That plaintiffs submitted their affidavit during the statutory extension period is undisputed. They must therefore demonstrate good cause in order to comply with the Affidavit of Merit Statute. Plaintiffs had a copy of Dr. Salcman's report attesting to the merit of their claim even before they filed their lawsuit. Their attorney has stated that he inadvertently omitted it from the original filing.
As noted by the Appellate Division in its opinion below,
inadvertence of counsel may justly be deemed to constitute good cause where the delay does not prejudice the adverse party and a rational application under the circumstances present favors a determination that provides justice to the litigant. [Martindell v.. Martindell, 21 N.J. 341, 122 A.2d 352 (1956)]. Absent demonstrable prejudice, “it is neither necessary nor proper to visit the sins of the attorney upon his [or her] blameless client.” Jansson v. Fairleigh Dickinson Univ., 198 N.J.Super. 190, 196, 486 A.2d 920 (App.Div.1985); see also Parker v. Marcus, 281 N.J.Super. 589, 594, 658 A.2d 1326 (App.Div.1995).
[Burns, supra, 326 N.J.Super. at 471, 741 A.2d 649.]
We agree with the Appellate Division. In these cases defendants cannot claim “demonstrable prejudice” because of delay: it is simply too early in the litigation for that claim to be credible. When, as here, a plaintiff has a physician's report and when, as here, plaintiff's lawyer inadvertently fails to file the affidavit of merit until the statutory extension period, we find that good cause has been demonstrated. We do not believe that the Legislature intended to preclude meritorious lawsuits in these circumstances and would not raise the bar for a finding of good cause.
The trial court never ruled on whether Dr. Salcman, a neurosurgeon, is qualified to evaluate the care provided by a radiologist. The Appellate Division, however, invoked its original jurisdiction “[i]n order to complete [its] review of the matter,” and found that “Dr. Salcman has established his qualifications” as plaintiff's affiant. Id. at 472-73, 741 A.2d 649. Judge Rodriguez, concurring, would have referred that issue to the trial court for determination. Id. at 473, 741 A.2d 649. Defendants urge this Court to accept the concurring judge's disposition and to remand the matter of Dr. Salcman's qualifications for fact-finding.
Rule 2:10-5 permits the Appellate Division to exercise its original jurisdiction “as is necessary to the complete determination of any matter on review.” In this case, if Dr. Salcman is not qualified to provide an affidavit of merit then a question is raised whether plaintiffs have filed a compliant affidavit within the period permitted by statute. We approve the Appellate Division's exercise of jurisdiction to dispose of that issue both for the sake of completeness and because the record provides ample basis for disposition without further factfinding. See Bressman v. Gash, 131 N.J. 517, 528-29, 621 A.2d 476 (1993) (exercising original jurisdiction to “conclude the matter”); see also Pector v. Meltzer, 298 N.J.Super. 414, 418-19, 689 A.2d 814 (App.Div.1997) (exercising original jurisdiction to “complete the determination of the matter”).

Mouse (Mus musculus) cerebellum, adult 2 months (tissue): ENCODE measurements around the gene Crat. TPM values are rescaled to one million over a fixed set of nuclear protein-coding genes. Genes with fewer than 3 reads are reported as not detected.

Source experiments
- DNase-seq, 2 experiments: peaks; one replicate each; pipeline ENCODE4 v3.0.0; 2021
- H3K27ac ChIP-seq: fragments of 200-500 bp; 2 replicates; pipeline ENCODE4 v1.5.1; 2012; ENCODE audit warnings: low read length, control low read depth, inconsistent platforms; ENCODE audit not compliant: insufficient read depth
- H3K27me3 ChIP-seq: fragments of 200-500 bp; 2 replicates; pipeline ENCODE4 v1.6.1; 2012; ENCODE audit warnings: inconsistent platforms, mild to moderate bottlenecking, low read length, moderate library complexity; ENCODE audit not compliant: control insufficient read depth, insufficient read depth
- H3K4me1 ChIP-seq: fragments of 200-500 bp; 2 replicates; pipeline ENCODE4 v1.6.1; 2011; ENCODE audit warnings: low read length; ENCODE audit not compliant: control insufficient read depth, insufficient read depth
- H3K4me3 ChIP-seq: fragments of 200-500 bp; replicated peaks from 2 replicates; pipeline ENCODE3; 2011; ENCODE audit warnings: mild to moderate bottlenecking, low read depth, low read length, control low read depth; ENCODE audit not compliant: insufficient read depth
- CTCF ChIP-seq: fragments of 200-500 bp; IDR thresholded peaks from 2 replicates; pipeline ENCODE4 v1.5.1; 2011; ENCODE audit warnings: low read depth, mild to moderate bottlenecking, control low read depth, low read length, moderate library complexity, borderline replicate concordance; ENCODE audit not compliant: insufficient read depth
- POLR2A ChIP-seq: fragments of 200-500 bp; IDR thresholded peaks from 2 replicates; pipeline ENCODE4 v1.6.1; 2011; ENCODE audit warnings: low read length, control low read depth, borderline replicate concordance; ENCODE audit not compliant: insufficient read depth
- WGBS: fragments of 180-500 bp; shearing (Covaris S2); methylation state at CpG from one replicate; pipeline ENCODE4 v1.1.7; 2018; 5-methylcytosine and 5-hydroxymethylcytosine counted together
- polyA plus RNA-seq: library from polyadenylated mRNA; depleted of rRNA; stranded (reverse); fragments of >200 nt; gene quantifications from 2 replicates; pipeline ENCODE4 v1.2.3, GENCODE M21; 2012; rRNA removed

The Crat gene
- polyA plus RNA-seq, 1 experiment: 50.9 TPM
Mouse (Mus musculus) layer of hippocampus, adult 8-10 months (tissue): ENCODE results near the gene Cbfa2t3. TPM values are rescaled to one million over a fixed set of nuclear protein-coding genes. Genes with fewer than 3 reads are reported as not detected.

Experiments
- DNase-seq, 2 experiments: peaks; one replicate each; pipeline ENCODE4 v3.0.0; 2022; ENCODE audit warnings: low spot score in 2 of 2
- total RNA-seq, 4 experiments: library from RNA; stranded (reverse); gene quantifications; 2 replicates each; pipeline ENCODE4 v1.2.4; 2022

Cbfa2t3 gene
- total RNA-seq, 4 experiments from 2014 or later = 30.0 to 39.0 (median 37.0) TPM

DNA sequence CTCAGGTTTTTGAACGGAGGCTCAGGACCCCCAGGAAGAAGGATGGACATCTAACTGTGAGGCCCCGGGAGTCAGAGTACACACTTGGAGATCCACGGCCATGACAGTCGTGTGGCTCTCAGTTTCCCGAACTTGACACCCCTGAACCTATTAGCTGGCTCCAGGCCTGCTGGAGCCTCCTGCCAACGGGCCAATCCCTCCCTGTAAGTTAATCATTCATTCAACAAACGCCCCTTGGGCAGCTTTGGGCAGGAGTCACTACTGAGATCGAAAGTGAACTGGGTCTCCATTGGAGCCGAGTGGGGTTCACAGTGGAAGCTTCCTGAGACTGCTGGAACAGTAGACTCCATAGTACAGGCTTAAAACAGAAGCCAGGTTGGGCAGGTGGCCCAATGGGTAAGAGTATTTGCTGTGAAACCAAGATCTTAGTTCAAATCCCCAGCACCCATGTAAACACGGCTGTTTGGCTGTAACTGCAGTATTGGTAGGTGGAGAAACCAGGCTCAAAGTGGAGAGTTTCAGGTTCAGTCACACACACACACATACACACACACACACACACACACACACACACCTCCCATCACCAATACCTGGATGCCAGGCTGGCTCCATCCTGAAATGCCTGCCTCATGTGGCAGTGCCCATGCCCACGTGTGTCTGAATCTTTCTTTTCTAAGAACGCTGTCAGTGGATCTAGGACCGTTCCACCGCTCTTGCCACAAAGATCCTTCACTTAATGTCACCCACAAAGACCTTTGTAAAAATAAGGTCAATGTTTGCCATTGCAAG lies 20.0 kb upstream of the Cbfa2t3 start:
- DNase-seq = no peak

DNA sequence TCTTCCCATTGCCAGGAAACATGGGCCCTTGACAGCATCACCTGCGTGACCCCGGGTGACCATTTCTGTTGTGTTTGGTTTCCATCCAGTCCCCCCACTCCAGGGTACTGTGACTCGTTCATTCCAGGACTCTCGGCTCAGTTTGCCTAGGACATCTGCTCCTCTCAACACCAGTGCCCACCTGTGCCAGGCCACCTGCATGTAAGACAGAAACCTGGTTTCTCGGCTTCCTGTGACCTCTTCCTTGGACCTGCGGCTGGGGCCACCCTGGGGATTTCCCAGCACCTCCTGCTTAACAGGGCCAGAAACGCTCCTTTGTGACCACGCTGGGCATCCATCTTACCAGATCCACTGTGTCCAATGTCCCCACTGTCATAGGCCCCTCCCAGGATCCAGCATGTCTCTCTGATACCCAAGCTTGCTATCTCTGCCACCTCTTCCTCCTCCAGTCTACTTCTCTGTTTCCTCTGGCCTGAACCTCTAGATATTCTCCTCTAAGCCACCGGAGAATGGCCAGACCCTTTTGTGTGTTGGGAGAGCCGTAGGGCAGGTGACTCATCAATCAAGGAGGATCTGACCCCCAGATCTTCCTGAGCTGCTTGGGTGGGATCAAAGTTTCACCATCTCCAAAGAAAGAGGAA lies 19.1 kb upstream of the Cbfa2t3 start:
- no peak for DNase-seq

The Affidavit of Merit Statute states that the
person executing the affidavit shall be licensed in this or any other state; have particular expertise in the general area or specialty involved in the action, as evidenced by board certification or by devotion of the person's practice substantially to the general area or specialty involved in the action for a period of at least five years.
Defendants urge this Court to reverse the Appellate Division and find that Dr. Salcman is not qualified to evaluate a radiologist because he “is not board certified in radiology or otolaryngology and there is no evidence that he devotes a substantial portion of his practice to radiology.” However, an affidavit of merit need not be executed by an expert with the same qualifications or certifications as the defending physician; that the expert is qualified to supply the required basis for the medical malpractice complaint is sufficient. See Wacht v. Farooqui, 312 N.J.Super. 184, 188, 711 A.2d 405 (App.Div.1998) (holding that merely because defendant in medical malpractice action was board certified diagnostic radiologist did not mean that similarly qualified expert had to execute affidavit of merit against him; “doctor in one field would be qualified to render an opinion as to the performance of a doctor in another with respect to their common areas of practice”).
Further, the statute provides that an affiant who devoted at least five years of his practice “substantially to the ․ specialty involved in the action” has the “particular expertise” required to execute the affidavit. As the Appellate Division stated in Wacht v. Farooqui:
The Legislature clearly recognized, ․ that there are overlaps in practice between and among the various medical professions and specialties. Thus, a doctor in one field would be qualified to render an opinion as to the performance of a doctor in another with respect to their common areas of practice.
[312 N.J.Super. at 187-88, 711 A.2d 405 (citing Rosenberg by Rosenberg v. Cahill, 99 N.J. 318, 331-34, 492 A.2d 371 (1985); Sanzari v. Rosenfeld, 34 N.J. 128, 136, 167 A.2d 625 (1961)).]
Dr. Salcman meets the qualifications enumerated in N.J.S.A. 2A:53A-27 in that he is licensed in this state and has particular expertise in the general area involved in the action. As the Appellate Division observed “[i]t seems unlikely that a neurosurgeon would not be qualified to discuss various radiological diagnosis techniques, given the need [in his practice] to locate the area and determine the type of surgical intervention needed.” Burns, supra, 326 N.J.Super. at 473, 741 A.2d 649. Indeed, “at least three papers authored by [Dr. Salcman] dealing with CT, MRI and radiological diagnosis techniques,” ibid., are listed in his Curriculum Vitae, along with 194 other publications spanning a period of twenty-seven years, many of which are in related fields. We find, as did the Appellate Division, that Dr. Salcman is amply qualified to execute the affidavit of merit filed on behalf of plaintiffs.
The judgment of the Appellate Division is affirmed.
For affirmance-Chief Justice PORITZ and Justices STEIN, COLEMAN, LONG, LaVECCHIA and ZAZZALI-6. Opposed-None.